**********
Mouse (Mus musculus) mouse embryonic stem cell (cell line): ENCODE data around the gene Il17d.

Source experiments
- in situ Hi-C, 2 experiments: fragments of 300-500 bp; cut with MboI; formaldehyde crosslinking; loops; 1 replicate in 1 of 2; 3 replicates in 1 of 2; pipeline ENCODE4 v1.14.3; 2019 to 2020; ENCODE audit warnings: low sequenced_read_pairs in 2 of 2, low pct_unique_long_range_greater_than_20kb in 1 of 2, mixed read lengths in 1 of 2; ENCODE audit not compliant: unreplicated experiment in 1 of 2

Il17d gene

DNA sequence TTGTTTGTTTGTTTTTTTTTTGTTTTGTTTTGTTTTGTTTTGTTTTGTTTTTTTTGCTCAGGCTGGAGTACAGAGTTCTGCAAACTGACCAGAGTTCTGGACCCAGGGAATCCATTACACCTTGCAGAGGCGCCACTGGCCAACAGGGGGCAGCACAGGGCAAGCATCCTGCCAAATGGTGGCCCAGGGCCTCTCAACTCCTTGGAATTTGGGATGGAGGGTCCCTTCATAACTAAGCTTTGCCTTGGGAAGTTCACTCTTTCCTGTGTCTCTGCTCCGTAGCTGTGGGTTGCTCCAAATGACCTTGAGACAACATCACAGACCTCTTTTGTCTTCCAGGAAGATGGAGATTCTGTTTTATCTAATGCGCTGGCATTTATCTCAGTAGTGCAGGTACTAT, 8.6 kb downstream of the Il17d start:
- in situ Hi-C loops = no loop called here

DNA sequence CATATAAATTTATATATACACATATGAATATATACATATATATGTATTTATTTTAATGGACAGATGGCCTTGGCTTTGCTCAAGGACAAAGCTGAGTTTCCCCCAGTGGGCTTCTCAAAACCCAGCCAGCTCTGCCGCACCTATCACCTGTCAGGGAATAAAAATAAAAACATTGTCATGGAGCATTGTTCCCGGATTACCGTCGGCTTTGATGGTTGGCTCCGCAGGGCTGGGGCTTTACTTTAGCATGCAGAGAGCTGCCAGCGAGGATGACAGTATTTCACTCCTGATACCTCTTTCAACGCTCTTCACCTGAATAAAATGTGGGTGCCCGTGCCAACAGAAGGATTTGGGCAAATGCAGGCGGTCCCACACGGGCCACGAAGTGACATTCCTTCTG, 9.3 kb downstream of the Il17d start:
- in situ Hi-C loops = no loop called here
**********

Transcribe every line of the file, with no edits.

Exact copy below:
Mouse (Mus musculus) mouse embryonic stem cell (cell line): ENCODE data around the gene Il17d.

Source experiments
- in situ Hi-C, 2 experiments: fragments of 300-500 bp; cut with MboI; formaldehyde crosslinking; loops; 1 replicate in 1 of 2; 3 replicates in 1 of 2; pipeline ENCODE4 v1.14.3; 2019 to 2020; ENCODE audit warnings: low sequenced_read_pairs in 2 of 2, low pct_unique_long_range_greater_than_20kb in 1 of 2, mixed read lengths in 1 of 2; ENCODE audit not compliant: unreplicated experiment in 1 of 2

Il17d gene

DNA sequence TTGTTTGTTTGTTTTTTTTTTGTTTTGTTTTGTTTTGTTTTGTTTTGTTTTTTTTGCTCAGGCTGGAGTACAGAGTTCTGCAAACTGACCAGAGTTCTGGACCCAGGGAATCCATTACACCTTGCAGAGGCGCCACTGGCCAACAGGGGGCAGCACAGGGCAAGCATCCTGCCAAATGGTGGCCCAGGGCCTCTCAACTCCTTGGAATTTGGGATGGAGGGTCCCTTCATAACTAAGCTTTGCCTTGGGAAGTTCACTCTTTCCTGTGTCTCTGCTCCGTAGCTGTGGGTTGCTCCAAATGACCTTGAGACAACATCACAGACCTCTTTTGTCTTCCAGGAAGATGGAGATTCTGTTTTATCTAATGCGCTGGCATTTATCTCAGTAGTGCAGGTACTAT, 8.6 kb downstream of the Il17d start:
- in situ Hi-C loops = no loop called here

DNA sequence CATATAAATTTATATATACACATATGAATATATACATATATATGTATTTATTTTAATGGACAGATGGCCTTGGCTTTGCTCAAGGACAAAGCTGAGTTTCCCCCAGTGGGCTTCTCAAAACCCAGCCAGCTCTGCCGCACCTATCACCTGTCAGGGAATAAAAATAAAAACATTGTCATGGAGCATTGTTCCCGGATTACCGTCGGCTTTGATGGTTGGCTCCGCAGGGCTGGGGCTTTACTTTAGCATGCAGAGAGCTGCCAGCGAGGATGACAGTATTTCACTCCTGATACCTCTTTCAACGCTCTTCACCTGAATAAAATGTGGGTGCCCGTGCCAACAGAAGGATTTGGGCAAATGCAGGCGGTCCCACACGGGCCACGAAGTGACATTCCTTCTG, 9.3 kb downstream of the Il17d start:
- in situ Hi-C loops = no loop called here